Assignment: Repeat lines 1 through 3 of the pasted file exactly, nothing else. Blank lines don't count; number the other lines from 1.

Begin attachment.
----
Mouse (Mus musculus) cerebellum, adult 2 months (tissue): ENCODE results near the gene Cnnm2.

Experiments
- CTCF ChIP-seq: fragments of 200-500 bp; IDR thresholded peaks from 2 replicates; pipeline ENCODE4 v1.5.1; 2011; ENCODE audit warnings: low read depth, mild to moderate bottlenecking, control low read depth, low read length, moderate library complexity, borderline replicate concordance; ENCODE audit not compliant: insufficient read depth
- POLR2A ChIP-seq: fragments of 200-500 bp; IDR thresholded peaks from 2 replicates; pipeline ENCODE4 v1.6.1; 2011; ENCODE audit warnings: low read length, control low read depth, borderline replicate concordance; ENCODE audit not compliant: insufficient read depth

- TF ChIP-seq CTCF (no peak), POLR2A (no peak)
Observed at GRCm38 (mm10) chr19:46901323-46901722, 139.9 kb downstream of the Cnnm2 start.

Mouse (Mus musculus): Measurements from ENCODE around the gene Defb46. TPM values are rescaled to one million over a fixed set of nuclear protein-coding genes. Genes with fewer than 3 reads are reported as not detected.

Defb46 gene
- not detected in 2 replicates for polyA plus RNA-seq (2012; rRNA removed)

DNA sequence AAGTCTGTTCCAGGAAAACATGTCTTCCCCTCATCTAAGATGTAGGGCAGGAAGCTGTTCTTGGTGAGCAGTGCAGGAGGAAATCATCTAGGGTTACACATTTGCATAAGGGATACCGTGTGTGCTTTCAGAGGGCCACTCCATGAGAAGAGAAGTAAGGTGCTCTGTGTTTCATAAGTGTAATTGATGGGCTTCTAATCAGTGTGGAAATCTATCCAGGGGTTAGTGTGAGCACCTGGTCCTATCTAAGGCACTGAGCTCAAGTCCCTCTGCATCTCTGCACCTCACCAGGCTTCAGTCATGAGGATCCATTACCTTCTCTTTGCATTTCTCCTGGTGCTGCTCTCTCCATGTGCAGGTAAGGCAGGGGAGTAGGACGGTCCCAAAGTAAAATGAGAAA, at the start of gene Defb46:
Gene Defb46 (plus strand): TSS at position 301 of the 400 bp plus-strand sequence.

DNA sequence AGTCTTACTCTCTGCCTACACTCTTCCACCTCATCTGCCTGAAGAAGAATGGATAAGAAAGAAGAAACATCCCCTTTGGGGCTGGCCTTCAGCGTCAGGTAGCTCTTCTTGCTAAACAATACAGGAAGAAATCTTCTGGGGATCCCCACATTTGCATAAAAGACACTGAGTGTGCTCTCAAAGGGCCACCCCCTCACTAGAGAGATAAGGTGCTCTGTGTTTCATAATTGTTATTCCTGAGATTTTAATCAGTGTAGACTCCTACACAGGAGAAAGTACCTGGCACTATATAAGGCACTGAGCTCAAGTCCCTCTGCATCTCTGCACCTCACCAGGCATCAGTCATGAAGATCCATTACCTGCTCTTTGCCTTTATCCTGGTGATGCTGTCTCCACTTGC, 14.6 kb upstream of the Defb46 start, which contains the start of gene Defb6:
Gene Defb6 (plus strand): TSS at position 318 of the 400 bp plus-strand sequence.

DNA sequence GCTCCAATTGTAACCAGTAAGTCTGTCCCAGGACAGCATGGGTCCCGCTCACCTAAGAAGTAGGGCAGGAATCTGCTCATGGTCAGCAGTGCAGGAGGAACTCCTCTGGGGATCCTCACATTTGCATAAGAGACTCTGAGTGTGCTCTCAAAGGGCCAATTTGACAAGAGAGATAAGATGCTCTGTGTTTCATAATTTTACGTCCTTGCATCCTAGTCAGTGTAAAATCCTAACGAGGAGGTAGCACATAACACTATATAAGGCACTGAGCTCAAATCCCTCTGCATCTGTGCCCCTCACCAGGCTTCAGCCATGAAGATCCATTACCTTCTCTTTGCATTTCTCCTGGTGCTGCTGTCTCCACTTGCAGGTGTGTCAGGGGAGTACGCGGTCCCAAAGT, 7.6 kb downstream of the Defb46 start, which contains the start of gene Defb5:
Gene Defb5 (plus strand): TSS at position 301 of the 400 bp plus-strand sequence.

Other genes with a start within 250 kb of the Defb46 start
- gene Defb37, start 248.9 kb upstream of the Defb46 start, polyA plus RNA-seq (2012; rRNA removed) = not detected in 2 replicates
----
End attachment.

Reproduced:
Mouse (Mus musculus) cerebellum, adult 2 months (tissue): ENCODE results near the gene Cnnm2.

Experiments
- CTCF ChIP-seq: fragments of 200-500 bp; IDR thresholded peaks from 2 replicates; pipeline ENCODE4 v1.5.1; 2011; ENCODE audit warnings: low read depth, mild to moderate bottlenecking, control low read depth, low read length, moderate library complexity, borderline replicate concordance; ENCODE audit not compliant: insufficient read depth